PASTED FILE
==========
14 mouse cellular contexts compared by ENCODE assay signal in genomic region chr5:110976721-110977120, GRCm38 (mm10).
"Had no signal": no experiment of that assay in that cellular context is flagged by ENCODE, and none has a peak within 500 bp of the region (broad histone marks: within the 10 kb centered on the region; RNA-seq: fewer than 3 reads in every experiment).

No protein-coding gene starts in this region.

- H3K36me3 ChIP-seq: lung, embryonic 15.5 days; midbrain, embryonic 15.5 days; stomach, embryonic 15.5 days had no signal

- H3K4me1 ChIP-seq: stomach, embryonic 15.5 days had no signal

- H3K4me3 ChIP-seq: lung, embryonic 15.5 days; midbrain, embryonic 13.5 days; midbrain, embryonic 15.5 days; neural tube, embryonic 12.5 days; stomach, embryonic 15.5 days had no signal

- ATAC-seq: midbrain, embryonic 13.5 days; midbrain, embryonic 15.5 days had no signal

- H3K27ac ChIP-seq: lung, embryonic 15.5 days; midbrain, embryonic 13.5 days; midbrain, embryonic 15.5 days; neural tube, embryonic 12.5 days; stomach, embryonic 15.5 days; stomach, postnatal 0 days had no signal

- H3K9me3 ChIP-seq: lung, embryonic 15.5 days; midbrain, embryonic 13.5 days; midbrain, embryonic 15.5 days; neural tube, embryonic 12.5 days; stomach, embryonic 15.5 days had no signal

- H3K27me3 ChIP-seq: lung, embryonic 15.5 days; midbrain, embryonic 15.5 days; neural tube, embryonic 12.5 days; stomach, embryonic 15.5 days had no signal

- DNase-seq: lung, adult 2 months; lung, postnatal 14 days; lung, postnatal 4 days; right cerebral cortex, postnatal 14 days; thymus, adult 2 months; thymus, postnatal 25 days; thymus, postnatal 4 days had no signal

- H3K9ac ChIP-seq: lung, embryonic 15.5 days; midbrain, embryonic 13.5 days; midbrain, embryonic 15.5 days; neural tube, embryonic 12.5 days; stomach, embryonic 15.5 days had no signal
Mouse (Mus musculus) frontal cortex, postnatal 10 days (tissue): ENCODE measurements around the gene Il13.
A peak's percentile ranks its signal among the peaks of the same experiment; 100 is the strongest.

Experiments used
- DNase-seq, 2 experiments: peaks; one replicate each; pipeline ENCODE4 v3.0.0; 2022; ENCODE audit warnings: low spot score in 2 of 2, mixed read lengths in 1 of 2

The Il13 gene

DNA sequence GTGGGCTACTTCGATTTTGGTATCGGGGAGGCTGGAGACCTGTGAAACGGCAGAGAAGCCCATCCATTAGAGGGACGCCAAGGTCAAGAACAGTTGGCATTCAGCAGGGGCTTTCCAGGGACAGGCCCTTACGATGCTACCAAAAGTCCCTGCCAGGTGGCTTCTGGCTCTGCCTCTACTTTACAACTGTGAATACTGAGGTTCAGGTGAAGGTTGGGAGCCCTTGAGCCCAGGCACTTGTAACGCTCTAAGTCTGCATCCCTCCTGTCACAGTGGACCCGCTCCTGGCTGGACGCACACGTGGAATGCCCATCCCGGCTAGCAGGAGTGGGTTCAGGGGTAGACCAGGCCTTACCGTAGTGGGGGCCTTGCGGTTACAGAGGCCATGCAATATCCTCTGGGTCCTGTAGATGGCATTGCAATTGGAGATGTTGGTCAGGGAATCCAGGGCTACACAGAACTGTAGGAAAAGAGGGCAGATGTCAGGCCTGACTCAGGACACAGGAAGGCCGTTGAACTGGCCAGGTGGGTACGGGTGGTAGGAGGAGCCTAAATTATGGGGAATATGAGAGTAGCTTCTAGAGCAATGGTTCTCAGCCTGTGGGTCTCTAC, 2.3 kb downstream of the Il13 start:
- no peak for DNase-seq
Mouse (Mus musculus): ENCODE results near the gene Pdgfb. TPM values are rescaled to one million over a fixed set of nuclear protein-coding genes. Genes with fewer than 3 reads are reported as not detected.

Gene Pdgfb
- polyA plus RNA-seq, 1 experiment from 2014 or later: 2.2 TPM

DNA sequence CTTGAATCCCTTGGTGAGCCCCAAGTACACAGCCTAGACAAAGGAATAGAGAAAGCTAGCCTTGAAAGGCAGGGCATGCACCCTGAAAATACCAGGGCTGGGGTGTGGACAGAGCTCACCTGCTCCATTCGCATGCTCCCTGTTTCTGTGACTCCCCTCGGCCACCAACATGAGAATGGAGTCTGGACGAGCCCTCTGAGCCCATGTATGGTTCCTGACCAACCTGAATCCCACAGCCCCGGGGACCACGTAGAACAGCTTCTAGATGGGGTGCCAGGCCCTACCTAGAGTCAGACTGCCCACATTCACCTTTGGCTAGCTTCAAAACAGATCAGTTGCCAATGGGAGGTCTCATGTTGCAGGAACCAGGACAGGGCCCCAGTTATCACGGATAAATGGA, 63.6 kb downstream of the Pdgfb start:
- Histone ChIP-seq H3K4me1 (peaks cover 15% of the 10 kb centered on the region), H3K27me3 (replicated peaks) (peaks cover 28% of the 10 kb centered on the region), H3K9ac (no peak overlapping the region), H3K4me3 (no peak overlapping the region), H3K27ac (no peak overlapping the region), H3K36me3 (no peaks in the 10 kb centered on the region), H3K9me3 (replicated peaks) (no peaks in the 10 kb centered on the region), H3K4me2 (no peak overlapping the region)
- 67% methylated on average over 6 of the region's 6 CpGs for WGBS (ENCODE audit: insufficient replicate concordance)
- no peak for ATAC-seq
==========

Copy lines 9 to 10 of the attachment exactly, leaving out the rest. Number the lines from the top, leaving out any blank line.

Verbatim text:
- H3K9me3 ChIP-seq: lung, embryonic 15.5 days; midbrain, embryonic 13.5 days; midbrain, embryonic 15.5 days; neural tube, embryonic 12.5 days; stomach, embryonic 15.5 days had no signal

- H3K27me3 ChIP-seq: lung, embryonic 15.5 days; midbrain, embryonic 15.5 days; neural tube, embryonic 12.5 days; stomach, embryonic 15.5 days had no signal